How Much Can a Radiographer Get Paid Yearly?
Radiographers, also known as radiologic technicians or radiologic technologists, are involved with "seeing" inside the human body. No Secret Service eyewear is required, though; radiographers train for their careers by learning how to prepare, use and interpret X-rays. Radiographers are involved with the entire X-ray process, from prepping and protecting the patient against radiation to performing other imaging procedures in doctors' offices, hospitals, laboratories and clinics.
Across the country, radiographers earned an average salary of £35,217 per year in 2009, as reported in the U.S. Department of Labor Bureau of Labor Statistics' 2009 wages study. The BLS cited a few top-paying industries as areas where radiographers earned considerably more than the nation's median salary, with scientific research and development services topping the list with an annual mean wage of £42,120. Consulting firms also paid higher than average with salaries of £40,280 per year. Temporary employment services for radiographers also offered higher than the median salaries with average wages of £38,753.
No particular pattern emerged when reviewing the 2009 top-paying states for radiographer salaries. Massachusetts topped the list, far above the national average, with average annual salaries at £44,544. Nevada came in second at £43,173 with Maryland in third place at £42,783. Closely following in fourth and fifth places were Hawaii at £41,255 and the District of Columbia at £41,125.
Prospective radiographers train for their salaries by enrolling in one of the Joint Review Committee on Education in Radiologic Technology-accredited programs in the field. The Committee offers hundreds of programs leading to a short-term certificate, two-year associate's degree and four-year bachelor's degree. Licensure and regulation of radiographers is on a state-by-state basis, but candidates may seek voluntary credentials --- such as the designation from the American Registry of Radiologic Technologists --- to separate themselves from the applicant pool.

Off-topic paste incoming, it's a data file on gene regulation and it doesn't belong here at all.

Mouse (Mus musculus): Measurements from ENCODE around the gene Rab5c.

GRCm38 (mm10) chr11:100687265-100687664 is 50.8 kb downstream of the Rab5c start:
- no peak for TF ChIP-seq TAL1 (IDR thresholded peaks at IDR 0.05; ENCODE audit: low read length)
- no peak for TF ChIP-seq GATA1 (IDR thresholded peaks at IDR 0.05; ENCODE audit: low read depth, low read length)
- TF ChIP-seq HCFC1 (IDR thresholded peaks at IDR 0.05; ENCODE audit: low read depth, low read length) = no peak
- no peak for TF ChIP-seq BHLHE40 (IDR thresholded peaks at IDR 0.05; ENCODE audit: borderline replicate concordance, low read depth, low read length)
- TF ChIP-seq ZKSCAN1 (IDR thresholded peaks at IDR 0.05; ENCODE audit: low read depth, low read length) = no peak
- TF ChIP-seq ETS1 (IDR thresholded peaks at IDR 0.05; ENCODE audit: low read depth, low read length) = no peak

Employment of radiographers is expected to rise 17 per cent through 2018, adding 37,000 jobs to the profession, according to the Bureau of Labor Statistics. The BLS suggests diagnostic imaging centres, doctors' offices and hospitals as the best potential places to secure a salary and recommends knowledge of CT and MRI scanning as a boost to a candidate's resume.
- U.S. Department of Labor Bureau of Labor Statistics: Radiologic Technologists and Technicians
- U.S. Department of Labor Bureau of Labor Statistics: Occupational Employment and Wages
- Joint Review Committee on Education in Radiologic Technology: Accredited Programs
- State University: Radiologic Technologist Job Description